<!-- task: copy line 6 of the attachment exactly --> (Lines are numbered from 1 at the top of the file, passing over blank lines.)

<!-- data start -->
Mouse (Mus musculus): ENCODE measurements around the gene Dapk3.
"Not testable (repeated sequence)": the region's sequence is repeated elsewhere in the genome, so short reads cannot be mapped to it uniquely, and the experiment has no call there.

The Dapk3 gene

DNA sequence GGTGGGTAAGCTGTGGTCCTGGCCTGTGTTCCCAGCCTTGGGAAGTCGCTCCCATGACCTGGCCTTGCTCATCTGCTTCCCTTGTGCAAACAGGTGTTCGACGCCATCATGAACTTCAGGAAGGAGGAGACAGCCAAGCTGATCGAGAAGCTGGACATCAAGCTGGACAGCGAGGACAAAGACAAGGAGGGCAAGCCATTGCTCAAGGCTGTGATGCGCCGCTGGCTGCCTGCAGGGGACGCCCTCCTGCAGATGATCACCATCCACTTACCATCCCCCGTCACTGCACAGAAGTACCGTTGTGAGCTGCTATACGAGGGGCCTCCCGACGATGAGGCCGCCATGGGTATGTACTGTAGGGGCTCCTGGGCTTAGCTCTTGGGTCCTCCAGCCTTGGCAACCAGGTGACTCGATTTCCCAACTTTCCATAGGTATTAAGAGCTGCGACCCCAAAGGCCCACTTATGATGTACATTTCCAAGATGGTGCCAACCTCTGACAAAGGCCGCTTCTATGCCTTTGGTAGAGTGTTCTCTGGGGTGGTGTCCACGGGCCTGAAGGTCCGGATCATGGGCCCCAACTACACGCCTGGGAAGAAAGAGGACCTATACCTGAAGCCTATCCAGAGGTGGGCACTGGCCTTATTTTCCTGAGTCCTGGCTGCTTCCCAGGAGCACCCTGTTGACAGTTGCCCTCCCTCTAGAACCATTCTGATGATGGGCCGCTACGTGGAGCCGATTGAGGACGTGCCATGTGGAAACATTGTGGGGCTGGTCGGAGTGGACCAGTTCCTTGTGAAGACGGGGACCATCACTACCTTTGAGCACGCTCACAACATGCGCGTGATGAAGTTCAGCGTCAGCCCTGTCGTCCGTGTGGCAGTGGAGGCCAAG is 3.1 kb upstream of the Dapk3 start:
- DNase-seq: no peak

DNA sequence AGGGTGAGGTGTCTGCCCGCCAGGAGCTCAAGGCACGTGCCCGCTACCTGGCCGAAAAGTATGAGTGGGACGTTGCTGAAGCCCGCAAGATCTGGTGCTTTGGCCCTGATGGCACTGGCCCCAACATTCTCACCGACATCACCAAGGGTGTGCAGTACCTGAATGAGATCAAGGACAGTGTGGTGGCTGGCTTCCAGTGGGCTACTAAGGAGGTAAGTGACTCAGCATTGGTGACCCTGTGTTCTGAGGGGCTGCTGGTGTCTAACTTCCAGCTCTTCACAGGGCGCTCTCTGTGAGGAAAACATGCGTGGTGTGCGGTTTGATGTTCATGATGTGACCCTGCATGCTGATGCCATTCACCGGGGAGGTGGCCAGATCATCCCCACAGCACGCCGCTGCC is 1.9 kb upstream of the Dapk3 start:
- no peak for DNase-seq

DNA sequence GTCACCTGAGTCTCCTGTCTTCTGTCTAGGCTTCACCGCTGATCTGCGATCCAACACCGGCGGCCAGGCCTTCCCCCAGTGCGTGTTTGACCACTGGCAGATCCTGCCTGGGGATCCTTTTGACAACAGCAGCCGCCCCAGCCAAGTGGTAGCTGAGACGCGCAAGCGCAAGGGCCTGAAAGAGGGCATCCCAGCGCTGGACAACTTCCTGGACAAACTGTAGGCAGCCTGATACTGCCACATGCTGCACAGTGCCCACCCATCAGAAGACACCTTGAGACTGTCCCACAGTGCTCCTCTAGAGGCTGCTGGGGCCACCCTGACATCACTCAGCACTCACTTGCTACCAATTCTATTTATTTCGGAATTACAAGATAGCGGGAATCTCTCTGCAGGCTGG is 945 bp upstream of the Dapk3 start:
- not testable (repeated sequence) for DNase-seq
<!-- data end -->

DNA sequence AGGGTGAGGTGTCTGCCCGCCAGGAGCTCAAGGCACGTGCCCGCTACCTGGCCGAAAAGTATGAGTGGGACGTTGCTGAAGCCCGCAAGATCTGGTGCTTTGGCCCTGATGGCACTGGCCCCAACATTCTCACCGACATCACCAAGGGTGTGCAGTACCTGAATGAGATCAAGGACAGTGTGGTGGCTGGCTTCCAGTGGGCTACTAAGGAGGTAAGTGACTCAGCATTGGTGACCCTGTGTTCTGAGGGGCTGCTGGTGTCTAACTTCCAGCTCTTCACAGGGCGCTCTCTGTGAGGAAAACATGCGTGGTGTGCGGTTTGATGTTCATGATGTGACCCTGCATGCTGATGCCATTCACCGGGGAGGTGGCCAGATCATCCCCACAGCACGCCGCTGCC is 1.9 kb upstream of the Dapk3 start: